Mastering the Art of Big Landscaping Jobs: Insights from Keith Kalfas and Brian Fullerton

Uncategorized Apr 30, 2024

Hey everyone, Keith here!


Today, I want to share some golden nuggets from a recent chat I had with Brian Fullerton about tackling big landscaping jobs.


Whether you're just starting out or looking to scale up, these insights are going to help you navigate the complexities of larger projects.


Starting Small and Scaling Up

Starting with smaller projects is crucial in the landscaping business. It allows you to build your skills, understand client needs, and manage your resources effectively. Brian and I discussed how important it is to start small and gradually take on bigger projects.


I shared a story about a $13,000 job that involved a complete overhaul of a property's landscaping.


The key takeaway? Don't jump into big jobs without building up your experience and confidence through smaller projects. Each project teaches you something new, and every challenge you overcome builds your capability to handle more significant tasks.


This gradual progression ensures that when you do take on larger projects, you are fully prepared to meet the challenges with the right skills and knowledge.


The Importance of Planning and Phasing

One of the most critical aspects we covered was the importance of detailed planning and phasing the job.

Breaking down a big job into manageable parts not only makes it less overwhelming but also allows for better control and execution.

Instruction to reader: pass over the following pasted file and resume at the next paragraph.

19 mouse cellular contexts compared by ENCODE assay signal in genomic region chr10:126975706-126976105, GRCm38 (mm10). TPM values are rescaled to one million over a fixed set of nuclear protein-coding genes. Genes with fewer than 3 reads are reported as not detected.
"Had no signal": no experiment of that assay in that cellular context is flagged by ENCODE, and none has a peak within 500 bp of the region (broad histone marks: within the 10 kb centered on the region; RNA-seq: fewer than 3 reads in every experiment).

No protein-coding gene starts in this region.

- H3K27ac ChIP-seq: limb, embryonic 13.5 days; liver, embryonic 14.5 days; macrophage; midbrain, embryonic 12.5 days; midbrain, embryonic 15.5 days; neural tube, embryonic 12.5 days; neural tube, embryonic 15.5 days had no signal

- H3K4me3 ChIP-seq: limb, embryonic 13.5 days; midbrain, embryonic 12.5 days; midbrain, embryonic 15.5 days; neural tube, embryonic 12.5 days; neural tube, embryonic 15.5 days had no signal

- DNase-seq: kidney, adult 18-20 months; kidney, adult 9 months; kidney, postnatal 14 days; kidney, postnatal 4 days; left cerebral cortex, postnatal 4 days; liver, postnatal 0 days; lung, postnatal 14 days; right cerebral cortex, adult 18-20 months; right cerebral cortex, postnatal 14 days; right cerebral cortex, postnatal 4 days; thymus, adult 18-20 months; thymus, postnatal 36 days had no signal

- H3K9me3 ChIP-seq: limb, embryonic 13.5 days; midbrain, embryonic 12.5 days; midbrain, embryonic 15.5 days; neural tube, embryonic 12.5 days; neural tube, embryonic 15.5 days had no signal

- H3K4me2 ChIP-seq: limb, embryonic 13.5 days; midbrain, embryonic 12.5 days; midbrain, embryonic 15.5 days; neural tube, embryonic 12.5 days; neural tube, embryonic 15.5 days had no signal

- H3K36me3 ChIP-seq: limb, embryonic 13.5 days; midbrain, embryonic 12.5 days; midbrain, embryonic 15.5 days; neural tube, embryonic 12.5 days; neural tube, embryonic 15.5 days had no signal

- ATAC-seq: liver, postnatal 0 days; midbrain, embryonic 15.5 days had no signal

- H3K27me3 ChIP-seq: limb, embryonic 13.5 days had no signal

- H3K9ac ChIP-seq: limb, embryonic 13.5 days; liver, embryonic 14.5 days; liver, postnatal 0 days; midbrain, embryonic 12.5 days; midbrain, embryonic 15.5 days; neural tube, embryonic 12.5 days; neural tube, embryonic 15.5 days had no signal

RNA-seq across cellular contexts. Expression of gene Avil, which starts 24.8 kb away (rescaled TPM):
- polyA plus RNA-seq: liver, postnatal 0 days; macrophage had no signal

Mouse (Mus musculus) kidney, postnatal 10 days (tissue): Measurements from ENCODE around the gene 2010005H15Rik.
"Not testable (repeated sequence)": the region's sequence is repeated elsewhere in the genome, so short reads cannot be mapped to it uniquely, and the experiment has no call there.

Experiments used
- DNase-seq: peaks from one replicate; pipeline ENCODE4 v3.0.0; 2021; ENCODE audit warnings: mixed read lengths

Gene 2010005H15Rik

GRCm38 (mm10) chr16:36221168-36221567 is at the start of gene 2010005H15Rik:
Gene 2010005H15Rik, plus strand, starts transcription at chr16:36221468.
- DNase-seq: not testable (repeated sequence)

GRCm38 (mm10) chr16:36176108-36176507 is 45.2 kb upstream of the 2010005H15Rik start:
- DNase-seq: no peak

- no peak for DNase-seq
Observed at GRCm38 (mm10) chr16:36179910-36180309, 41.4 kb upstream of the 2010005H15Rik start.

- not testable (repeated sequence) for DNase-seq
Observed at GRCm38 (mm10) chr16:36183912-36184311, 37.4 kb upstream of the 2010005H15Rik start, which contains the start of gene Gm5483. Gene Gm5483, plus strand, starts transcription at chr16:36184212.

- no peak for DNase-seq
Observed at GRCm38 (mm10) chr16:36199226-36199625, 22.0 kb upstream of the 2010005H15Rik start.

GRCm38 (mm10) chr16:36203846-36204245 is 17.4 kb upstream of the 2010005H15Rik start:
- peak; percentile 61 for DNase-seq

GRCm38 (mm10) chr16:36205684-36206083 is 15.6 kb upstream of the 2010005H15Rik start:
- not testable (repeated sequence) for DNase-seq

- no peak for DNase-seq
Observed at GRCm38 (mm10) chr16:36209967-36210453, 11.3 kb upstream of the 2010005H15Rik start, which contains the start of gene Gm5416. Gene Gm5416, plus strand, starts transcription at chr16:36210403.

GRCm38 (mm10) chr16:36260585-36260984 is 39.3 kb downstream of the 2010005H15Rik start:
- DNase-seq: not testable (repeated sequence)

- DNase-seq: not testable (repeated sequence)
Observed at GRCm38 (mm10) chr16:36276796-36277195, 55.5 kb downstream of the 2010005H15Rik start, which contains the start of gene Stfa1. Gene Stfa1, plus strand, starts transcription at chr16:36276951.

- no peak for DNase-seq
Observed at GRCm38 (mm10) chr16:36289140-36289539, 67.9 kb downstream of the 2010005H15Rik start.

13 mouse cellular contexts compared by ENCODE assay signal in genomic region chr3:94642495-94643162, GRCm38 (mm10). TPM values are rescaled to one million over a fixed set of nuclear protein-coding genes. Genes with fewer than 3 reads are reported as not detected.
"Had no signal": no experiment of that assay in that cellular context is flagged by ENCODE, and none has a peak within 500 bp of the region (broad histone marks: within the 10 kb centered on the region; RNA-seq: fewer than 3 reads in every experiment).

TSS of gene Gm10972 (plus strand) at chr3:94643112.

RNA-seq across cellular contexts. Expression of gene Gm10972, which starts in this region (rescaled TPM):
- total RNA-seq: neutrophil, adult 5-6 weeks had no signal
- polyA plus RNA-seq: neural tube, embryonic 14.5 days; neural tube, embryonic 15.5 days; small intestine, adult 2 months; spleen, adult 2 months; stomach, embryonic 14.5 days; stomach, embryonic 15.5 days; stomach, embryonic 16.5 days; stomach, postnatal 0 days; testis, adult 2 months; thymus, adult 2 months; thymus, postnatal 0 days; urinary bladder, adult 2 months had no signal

For instance, day one might be dedicated to clearing out old plants and debris, while subsequent days focus on installation and detailing. This methodical approach ensures that each phase of the project is completed to the highest standard and that the final outcome meets the client's expectations.


Planning also involves preparing for the unexpected. Weather, supply issues, and other unforeseen circumstances can affect your timeline and budget, so it's essential to have contingency plans in place.


Effective planning also includes regular communication with your team to ensure everyone is on the same page and any adjustments to the plan are made swiftly.


Pricing Strategies and Customer Communication

We also dived deep into pricing strategies. It's crucial to ensure you're not just covering costs but also making a profit.


A good rule of thumb is aiming for a 50% gross profit margin. This means if the total cost of the job is $6,000, you should charge at least $12,000 to ensure a healthy profit.


Transparent communication with your client about costs and expectations not only builds trust but also prevents surprises down the line. Discussing the budget upfront and keeping the client informed about any changes ensures that both parties are on the same page throughout the project.


It's also important to be transparent about potential additional costs that may arise during the project, so the client feels informed and involved in the decision-making process.


Upselling and Managing Expectations

Upselling isn't just about increasing your earnings—it's about offering value to your clients.


During the job, opportunities might arise to enhance the project, which can benefit both you and the client.


However, it's essential to manage expectations and ensure any additional work is fully agreed upon.


For example, if you notice that a garden could benefit from a new irrigation system, discuss this with the client and explain the long-term benefits. Always ensure that the client understands the value of the additional work and agrees to the extra cost before proceeding.